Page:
This is my opinion, knowing as much as you do about the timetable for reopening the economy and reading the same articles you are about unemployment and such.
I think the next leg down for the economy and stock market will center around credit cards. It’s easier to let a credit card loan go delinquent than it is to skip car payments or mobile phone payments. If you have a car and a phone, you can get a new job and manage your life. If you’re late paying back a credit card, you can still get through the days and months ahead.
I’m looking at this morning’s jobless claims number and I’m just absolutely blown away by how much damage has been done to people’s lives. I had to walk away from the computer for a few moments to mentally process it.
Bloomberg’s Michael McKee tweeted this chart this morning showing that ten years of employment growth was just thrown out the window in one month…
And the conclusion I come to is that credit card delinquencies might be worse than what’s currently expected. As the big banks have reported earnings this week, they all made mention of the fact that they’re raising their reserves in advance of these delinquencies. They all know what’s coming, because not only are they the lender, they also have access to the savings and checking account information for each of these households in many cases. It’s going to be a f***ing wreck and they’re preparing to lose a lot of money on all these credit cards.
Here is a basket of credit card stocks, and, as you can see, they’ve all done much worse than the S&P 500 overall – in both the fall from February and in the bounce from late March:
For example, Capital One Financial (COF), one of the largest bank issuers of credit cards, is cut in half, down more than three times what the S&P 500 is, and has not really bounced at all.
Just a really quick and dirty primer on the differences between these companies and how they issue credit (these are general facts, staying out of the weeds for the purposes of this post):
Visa and Mastercard do not issue credit, they are the toll booths sitting between merchant and customer. They earn the tiny interchange fee on each transaction for verifying that the customer has credit and the merchant should complete the sale. That’s why, for example, you might have a Capital One Mastercard in your wallet. In this example, Capital One is on the hook for your balance while Mastercard is just getting paid to facilitate the transactions you do with the card.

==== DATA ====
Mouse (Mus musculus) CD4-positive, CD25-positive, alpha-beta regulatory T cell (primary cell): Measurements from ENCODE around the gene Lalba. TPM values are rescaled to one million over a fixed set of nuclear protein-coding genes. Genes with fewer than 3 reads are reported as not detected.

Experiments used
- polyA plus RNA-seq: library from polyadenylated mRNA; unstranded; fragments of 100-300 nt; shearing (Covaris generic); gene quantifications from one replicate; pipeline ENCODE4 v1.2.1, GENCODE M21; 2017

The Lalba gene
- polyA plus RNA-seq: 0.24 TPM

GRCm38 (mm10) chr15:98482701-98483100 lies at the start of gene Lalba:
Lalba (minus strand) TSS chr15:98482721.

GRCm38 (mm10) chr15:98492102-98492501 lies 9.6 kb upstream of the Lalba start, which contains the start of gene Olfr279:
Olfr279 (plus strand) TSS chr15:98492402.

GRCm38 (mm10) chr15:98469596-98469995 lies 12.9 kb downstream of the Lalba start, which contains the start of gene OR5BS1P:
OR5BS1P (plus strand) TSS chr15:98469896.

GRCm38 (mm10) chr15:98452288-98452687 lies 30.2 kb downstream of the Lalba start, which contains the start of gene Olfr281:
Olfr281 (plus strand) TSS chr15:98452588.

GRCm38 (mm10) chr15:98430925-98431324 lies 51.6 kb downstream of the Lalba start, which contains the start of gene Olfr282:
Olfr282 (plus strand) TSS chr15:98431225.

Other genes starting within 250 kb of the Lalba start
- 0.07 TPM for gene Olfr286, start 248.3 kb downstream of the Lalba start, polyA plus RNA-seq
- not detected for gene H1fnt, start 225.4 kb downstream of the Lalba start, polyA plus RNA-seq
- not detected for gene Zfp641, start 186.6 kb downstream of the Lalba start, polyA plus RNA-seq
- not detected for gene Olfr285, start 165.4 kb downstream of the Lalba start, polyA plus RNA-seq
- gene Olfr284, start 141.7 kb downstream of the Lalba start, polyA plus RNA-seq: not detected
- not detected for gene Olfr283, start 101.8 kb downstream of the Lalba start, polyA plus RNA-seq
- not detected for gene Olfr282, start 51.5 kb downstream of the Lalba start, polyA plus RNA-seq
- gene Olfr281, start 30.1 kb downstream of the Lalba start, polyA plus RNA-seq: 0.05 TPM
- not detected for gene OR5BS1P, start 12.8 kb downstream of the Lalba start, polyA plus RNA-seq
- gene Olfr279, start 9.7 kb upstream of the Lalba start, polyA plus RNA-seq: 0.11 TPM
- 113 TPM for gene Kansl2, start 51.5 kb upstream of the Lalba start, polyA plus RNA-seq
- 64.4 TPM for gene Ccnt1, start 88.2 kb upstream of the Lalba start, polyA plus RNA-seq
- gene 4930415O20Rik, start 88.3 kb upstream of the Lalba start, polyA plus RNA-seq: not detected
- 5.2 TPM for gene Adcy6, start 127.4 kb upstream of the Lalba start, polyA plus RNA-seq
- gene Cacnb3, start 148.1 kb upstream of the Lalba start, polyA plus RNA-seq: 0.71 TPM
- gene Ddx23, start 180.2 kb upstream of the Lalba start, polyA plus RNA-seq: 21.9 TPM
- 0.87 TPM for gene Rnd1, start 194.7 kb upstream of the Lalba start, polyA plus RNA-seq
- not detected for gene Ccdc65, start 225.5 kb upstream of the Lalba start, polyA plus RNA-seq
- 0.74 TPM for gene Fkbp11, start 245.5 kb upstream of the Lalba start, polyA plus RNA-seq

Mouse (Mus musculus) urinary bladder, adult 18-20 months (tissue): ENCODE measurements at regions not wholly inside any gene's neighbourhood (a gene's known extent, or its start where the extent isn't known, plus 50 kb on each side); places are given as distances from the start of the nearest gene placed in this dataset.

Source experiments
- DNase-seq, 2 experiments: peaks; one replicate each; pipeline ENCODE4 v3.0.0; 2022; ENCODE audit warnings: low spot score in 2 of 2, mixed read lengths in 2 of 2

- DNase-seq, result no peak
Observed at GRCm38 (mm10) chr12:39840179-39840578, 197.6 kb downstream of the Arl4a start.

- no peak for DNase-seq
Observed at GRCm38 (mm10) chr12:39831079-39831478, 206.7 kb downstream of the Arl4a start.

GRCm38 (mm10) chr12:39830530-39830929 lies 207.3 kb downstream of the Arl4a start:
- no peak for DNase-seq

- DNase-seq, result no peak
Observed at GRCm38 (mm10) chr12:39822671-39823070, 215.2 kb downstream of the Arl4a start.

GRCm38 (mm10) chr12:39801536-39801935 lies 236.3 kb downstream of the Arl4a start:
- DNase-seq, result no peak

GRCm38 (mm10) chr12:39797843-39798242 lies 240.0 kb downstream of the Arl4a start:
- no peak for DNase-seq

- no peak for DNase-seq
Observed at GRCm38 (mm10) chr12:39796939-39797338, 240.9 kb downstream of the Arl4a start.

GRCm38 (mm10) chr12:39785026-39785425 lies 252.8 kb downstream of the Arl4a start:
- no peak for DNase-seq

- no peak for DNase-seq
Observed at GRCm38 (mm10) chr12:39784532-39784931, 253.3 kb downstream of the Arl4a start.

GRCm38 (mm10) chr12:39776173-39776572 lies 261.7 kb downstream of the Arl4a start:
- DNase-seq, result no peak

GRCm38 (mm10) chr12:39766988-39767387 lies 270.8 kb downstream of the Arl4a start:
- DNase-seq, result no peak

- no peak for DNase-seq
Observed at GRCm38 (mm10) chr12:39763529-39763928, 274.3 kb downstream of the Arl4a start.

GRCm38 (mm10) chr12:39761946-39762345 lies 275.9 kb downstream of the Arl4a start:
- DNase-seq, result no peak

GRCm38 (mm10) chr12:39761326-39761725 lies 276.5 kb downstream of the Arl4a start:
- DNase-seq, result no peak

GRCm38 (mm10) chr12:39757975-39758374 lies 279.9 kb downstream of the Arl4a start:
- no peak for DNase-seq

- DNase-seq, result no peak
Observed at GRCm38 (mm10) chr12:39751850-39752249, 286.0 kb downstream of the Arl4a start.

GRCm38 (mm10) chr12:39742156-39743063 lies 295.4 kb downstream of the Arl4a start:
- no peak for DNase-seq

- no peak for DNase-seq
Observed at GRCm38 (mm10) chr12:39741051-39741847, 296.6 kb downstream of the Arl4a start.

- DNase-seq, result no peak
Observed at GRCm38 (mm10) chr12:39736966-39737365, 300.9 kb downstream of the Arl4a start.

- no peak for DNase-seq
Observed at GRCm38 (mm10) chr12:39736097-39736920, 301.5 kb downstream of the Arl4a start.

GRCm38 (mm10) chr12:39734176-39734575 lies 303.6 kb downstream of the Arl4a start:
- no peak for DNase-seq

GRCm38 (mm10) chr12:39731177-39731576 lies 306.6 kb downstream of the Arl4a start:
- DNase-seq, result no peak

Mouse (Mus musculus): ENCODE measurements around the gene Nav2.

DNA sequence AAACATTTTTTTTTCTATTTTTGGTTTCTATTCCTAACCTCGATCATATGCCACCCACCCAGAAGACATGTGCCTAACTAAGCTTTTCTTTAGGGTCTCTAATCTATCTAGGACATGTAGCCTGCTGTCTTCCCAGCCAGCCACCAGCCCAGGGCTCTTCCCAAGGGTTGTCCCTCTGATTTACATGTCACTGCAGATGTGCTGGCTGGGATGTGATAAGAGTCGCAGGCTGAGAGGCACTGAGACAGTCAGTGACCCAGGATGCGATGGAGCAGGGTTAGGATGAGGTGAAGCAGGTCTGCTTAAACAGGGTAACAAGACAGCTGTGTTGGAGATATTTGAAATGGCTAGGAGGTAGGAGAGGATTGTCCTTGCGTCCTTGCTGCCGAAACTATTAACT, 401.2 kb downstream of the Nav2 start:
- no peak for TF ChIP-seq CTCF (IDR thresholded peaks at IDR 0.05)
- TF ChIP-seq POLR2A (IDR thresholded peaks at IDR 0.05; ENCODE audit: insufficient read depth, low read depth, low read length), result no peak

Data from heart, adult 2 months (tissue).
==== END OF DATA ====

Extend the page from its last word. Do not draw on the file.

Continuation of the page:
American Express, with 63 million cardholders, is different from Visa and Mastercard. They are the bank that is on the hook for the credit of their cardholders. This is a double-edged sword – they make more on each transaction, but they have added risk. Amex has historically been an up-market brand, catering to businesses and people with better than average credit for the most part. That’s probably not going to help them much in this environment, because everybody is f***ed.
Warren Buffett’s Berkshire Hathaway bought up 10% of American Express’s shares in 1993-1994 for an average cost of about 8 bucks per share. Over time, through buybacks and such, that stake has grown to nearly 20% of American Express – a stake that has just gone from being worth over $20 billion to closer to $10 billion pretty much overnight. One source pegs Buffett’s total coronavirus-related portfolio losses at over $70 billion! So the Amex bludgeoning is just a part of that.
Moving down the chain is Discover Financial Services, which, like Amex, is mostly on the hook for its 39 million customers’ balances. Unlike Amex, Discover has always been a down-market brand. I almost never see a Discover card in the wild. If someone busts out a Discover card to split the check at a Saturday night dinner, I’m always like “dude, what the hell is that about?” Anyway, DFS is down almost 60% already.
I left out the major bank issuers of credit cards aside from Capital One to keep the chart clean, but it’s going to be a problem for all of them.
Visa has 336 million cardholders in the US and Mastercard has another 231 million. There’s obviously a lot of overlap in these numbers. Citibank has 95 million cardholders, JPMorgan Chase has 83 million, Capital One has 62 million, Bank of America has 58 million. They’re all upping their loan loss reserves. There are smaller credit card issuers like Synchrony that we haven’t even gotten to, but they’re all in the same boat.
Seventy percent of the US economy is based on consumer spending and household consumption. Which will go on, as it always does, but at lower levels as the economy remains partially shut in and whole industries are impaired for months to come, awaiting a vaccine. So credit card issuers are facing lower consumer spending and higher delinquency rates. Which means gigantic write-offs and disappointing revenues as far as the eye can see. Is that already in these stock prices? What is the spillover effect to other parts of the economy? For example, credit card issuers spent $336 million advertising themselves last year. That’s what I think leads to the next leg down – as this reality sets in, expectations fall and charges are taken.